Sunday, July 31, 2011
Mills Mansion (1 of 2)
The romance of ruins figures large in poetic consciousness, although it plays an unhappy role in property maintenance. This fine wall just outside the Hudson River hamlet of Staatsburgh flanks the gates to a big house built in 1895 by Ogden Mills. That house is now a part of the Mills Mansion State Park and ailanthus trees are now growing out of Mr. Mills' wall.
Here are the gates themselves - well, more correctly here are the stone standards to which the gates were once attached. In 1938 Mills' daughter, Gladys Mills Phipps, gave the property to the state, which has now had over seventy years to lose the gates themselves.
This very elegant Greek Revival mansion used to stand where the present house stands today. The land was inherited by Mills' wife, Ruth Livingston, of the aristocratic Livingston clan. Presumably the Livingstons built this house sometime after 1792, when they bought the land. Mills was the son of Darius Ogden Mills, a man who grew rich in banking and railroads out west. His son, in a pattern repeated by many at the time - and indeed repeated by others today - married into a family that was the apotheosis of American high society.
The new house, designed by McKim, Mead and White, actually envelops the old one, the only evidence of which is the second floor windows under the porch plus a bit of the interior finish. The architects planned to do the same thing, with a similar vintage river mansion, for Fred Vanderbilt in nearby Hyde Park. However, Vanderbilt's old house was deemed structurally unsound and razed. The Livingston place made the cut it appears, and it survives - albeit nearly invisibly - inside the body of the new house. Ruth and Ogden Mills were the sort of large living Gilded Age socialites who kept houses all over the place. From its completion in 1895 until Mills' death in 1929 (his wife predeceased him by nine years) this one was used for only a few months every fall.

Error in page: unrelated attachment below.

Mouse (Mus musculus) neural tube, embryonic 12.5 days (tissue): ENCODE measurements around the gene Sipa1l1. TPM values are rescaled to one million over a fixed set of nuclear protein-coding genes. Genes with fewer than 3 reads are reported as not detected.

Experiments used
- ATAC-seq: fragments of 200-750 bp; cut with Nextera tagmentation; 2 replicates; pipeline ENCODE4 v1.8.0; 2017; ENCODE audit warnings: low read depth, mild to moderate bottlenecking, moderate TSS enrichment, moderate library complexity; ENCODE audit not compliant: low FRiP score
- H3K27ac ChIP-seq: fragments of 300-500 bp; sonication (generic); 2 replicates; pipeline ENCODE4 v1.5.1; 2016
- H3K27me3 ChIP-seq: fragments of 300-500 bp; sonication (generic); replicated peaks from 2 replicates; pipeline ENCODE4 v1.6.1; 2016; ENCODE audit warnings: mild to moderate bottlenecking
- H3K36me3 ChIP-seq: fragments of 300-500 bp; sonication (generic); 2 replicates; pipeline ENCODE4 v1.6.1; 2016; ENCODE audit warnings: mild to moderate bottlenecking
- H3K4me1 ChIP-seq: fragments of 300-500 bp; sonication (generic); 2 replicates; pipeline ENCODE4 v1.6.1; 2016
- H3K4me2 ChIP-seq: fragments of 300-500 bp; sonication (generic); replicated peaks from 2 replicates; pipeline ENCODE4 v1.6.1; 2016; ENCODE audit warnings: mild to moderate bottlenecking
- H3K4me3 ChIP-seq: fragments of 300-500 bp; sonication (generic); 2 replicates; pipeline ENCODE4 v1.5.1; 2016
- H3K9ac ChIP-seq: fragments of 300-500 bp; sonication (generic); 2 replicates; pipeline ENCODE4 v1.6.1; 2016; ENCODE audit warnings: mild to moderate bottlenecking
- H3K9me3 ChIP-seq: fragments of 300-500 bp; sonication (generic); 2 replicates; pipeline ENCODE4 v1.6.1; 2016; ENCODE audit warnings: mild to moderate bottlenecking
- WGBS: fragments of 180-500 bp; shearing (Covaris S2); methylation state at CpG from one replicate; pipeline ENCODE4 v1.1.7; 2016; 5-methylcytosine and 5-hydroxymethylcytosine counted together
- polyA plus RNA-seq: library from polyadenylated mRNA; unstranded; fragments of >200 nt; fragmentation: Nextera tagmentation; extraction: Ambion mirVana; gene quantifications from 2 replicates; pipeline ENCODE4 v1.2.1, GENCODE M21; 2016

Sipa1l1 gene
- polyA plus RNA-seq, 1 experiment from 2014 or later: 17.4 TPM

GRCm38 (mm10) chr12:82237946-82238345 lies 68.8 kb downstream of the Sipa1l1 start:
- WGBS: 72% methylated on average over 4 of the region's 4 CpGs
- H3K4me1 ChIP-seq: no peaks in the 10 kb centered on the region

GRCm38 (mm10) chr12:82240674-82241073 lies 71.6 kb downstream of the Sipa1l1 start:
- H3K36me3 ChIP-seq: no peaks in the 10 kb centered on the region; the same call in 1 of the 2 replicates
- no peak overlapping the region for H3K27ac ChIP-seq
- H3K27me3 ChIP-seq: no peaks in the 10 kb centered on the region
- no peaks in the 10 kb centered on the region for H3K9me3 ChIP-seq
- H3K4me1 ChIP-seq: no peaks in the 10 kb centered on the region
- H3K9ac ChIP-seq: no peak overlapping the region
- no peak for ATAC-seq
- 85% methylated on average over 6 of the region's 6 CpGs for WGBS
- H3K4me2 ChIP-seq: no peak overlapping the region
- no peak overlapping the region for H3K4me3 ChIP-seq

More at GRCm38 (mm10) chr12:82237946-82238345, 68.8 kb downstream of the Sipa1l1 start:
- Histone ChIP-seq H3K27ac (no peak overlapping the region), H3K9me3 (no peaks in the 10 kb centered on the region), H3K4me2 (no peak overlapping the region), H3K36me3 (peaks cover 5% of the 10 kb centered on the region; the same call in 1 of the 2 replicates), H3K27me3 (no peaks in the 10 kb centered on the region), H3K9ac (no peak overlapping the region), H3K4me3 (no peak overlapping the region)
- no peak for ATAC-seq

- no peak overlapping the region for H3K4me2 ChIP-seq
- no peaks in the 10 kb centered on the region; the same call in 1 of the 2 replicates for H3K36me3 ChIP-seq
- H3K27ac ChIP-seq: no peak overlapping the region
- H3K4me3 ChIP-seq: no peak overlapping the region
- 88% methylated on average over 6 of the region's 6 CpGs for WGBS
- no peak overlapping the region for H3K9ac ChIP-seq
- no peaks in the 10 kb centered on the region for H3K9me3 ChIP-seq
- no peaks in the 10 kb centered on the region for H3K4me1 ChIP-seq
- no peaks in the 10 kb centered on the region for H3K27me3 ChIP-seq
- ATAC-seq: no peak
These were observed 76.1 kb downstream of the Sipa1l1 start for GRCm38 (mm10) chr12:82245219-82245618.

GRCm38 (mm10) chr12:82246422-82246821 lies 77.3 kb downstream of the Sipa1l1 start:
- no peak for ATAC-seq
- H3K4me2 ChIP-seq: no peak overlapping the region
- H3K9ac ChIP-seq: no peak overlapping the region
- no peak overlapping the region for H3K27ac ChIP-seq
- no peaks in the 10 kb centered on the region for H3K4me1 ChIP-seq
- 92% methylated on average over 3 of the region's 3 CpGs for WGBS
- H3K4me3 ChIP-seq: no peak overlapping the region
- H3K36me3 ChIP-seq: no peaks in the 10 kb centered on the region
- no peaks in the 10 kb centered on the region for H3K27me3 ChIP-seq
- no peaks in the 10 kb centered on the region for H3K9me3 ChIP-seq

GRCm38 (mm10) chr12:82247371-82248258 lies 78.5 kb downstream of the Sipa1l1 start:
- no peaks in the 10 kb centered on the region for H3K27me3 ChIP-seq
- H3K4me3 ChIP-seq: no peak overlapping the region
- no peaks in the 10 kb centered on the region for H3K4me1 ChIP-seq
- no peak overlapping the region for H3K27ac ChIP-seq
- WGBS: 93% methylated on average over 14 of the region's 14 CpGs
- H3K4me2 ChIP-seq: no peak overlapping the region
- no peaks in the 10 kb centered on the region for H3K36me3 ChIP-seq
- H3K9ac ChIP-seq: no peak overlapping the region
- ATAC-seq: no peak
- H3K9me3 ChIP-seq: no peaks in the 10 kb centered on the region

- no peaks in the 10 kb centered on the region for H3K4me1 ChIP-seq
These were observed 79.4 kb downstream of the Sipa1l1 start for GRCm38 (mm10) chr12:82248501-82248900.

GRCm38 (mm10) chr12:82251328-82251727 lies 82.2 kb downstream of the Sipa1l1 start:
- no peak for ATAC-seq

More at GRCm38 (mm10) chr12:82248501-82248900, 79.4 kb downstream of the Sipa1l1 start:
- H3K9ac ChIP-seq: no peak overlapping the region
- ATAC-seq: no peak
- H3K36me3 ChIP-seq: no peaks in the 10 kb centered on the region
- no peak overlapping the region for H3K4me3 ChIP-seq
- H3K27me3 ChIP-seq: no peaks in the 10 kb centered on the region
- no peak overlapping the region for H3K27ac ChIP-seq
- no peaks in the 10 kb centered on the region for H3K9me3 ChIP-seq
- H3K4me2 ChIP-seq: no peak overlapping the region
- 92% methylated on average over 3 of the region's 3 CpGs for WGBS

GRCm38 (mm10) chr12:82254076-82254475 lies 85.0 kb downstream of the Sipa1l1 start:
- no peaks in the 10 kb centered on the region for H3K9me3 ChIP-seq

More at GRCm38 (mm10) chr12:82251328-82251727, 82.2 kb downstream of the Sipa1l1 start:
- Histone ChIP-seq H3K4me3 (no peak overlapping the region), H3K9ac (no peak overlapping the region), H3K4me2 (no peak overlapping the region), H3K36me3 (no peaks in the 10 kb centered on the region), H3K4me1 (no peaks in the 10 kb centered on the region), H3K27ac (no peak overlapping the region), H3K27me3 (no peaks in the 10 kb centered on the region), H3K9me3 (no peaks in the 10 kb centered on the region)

Here it is today. What used to look like a glittering millionaire's mansion now, oddly, looks like a post office. On the one hand, thank God for New York State, without whose intervention the house might well have been demolished. On the other, what is it about public ownership of gorgeous baubles like this that seems inevitably to dull them?
What isn't dull is the interior, which is right up there with Newport. The floor plan is a little wonky by virtue of the preservation of the old house. The Vanderbilt plan down in Hyde Park is far more logical and elegant.
The dining room fireplace.